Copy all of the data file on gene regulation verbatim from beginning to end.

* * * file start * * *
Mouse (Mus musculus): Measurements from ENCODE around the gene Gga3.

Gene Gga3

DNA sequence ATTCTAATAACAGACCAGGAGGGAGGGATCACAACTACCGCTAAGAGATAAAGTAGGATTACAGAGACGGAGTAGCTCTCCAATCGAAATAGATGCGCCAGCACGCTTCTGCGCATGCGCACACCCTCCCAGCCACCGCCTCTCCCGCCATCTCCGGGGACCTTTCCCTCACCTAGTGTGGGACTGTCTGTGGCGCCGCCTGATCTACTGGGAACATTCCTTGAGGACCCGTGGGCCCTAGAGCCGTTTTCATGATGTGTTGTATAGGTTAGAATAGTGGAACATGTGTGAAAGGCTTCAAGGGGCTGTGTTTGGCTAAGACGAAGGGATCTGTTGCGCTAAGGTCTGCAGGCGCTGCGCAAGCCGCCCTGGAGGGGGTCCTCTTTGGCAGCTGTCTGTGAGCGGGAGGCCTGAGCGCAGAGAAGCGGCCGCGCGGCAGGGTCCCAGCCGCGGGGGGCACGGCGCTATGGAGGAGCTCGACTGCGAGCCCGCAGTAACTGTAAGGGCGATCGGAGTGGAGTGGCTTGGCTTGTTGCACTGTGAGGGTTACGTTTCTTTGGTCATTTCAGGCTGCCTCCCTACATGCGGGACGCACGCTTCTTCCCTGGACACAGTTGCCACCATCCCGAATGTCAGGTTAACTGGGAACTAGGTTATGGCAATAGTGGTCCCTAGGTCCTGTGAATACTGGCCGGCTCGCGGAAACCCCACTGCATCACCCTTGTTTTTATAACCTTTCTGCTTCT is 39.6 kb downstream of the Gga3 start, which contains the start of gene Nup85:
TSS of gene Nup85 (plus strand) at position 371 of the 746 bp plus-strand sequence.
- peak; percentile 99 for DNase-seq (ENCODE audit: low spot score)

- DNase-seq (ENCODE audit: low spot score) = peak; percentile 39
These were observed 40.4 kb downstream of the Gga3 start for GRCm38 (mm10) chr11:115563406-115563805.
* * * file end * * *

Mouse (Mus musculus): Measurements from ENCODE around the gene Gga3.

Gene Gga3

DNA sequence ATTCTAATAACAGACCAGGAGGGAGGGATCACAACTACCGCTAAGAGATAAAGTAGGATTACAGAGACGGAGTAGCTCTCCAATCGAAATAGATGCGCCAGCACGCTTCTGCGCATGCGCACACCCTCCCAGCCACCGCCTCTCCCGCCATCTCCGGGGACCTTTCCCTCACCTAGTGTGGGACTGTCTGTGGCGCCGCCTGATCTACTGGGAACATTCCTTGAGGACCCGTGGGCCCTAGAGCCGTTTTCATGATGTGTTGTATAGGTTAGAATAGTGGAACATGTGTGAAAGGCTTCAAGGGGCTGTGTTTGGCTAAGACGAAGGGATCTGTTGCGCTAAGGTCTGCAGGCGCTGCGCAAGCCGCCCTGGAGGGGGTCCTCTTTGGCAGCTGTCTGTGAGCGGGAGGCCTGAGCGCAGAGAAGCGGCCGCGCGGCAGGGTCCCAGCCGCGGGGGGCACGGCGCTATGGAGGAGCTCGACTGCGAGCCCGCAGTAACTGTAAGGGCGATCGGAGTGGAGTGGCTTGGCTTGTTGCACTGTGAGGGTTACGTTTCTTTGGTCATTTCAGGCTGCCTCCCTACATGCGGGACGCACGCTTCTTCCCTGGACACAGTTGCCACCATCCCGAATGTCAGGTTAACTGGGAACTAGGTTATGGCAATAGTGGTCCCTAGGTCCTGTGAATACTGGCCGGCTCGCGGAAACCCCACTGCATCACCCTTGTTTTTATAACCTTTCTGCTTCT is 39.6 kb downstream of the Gga3 start, which contains the start of gene Nup85:
TSS of gene Nup85 (plus strand) at position 371 of the 746 bp plus-strand sequence.
- peak; percentile 99 for DNase-seq (ENCODE audit: low spot score)

- DNase-seq (ENCODE audit: low spot score) = peak; percentile 39
These were observed 40.4 kb downstream of the Gga3 start for GRCm38 (mm10) chr11:115563406-115563805.